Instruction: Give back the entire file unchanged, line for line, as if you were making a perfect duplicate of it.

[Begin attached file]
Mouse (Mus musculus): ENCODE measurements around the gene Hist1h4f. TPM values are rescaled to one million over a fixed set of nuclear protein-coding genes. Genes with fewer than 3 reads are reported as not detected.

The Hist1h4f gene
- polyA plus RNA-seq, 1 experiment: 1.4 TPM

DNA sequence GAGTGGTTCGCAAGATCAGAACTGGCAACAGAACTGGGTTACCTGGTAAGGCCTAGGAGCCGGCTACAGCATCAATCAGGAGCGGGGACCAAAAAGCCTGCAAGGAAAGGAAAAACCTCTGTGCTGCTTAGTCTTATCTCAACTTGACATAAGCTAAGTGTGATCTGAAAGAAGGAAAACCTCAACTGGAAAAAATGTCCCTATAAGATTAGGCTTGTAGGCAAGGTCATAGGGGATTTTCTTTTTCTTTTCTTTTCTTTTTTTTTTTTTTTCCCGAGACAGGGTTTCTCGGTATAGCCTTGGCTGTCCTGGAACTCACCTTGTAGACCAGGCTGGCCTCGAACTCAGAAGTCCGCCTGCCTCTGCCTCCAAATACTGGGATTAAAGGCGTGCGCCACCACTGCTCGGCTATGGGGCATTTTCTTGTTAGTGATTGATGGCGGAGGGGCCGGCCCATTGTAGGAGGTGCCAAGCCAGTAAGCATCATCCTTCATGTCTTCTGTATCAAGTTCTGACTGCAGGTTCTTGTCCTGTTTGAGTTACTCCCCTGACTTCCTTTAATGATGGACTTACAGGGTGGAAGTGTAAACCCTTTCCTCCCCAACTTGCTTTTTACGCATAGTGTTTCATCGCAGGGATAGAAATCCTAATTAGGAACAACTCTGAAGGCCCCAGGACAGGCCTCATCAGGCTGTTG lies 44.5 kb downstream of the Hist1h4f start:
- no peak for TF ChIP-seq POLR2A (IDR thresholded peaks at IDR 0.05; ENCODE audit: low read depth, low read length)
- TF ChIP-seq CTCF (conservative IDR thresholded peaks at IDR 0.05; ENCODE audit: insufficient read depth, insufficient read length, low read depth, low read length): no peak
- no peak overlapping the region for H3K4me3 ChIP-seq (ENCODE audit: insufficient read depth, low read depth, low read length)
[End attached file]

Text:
Mouse (Mus musculus): ENCODE measurements around the gene Hist1h4f. TPM values are rescaled to one million over a fixed set of nuclear protein-coding genes. Genes with fewer than 3 reads are reported as not detected.

The Hist1h4f gene
- polyA plus RNA-seq, 1 experiment: 1.4 TPM

DNA sequence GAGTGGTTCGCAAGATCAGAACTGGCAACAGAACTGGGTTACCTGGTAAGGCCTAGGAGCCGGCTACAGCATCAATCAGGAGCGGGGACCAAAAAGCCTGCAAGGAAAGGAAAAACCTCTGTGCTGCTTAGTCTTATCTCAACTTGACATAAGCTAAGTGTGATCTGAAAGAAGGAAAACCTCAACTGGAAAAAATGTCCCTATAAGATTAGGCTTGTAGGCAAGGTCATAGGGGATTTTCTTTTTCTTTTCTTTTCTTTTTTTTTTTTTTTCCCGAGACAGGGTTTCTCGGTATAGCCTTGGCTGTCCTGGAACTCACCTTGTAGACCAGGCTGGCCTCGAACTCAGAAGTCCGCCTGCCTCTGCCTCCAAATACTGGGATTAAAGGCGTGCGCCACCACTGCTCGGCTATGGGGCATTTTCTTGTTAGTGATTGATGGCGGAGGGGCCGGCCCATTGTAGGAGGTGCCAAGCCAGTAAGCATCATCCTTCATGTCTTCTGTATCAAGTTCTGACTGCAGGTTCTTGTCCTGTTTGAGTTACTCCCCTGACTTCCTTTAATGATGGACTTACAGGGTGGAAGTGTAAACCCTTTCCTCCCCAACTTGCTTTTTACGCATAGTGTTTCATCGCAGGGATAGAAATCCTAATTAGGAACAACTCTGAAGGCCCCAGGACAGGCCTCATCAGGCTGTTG lies 44.5 kb downstream of the Hist1h4f start:
- no peak for TF ChIP-seq POLR2A (IDR thresholded peaks at IDR 0.05; ENCODE audit: low read depth, low read length)
- TF ChIP-seq CTCF (conservative IDR thresholded peaks at IDR 0.05; ENCODE audit: insufficient read depth, insufficient read length, low read depth, low read length): no peak
- no peak overlapping the region for H3K4me3 ChIP-seq (ENCODE audit: insufficient read depth, low read depth, low read length)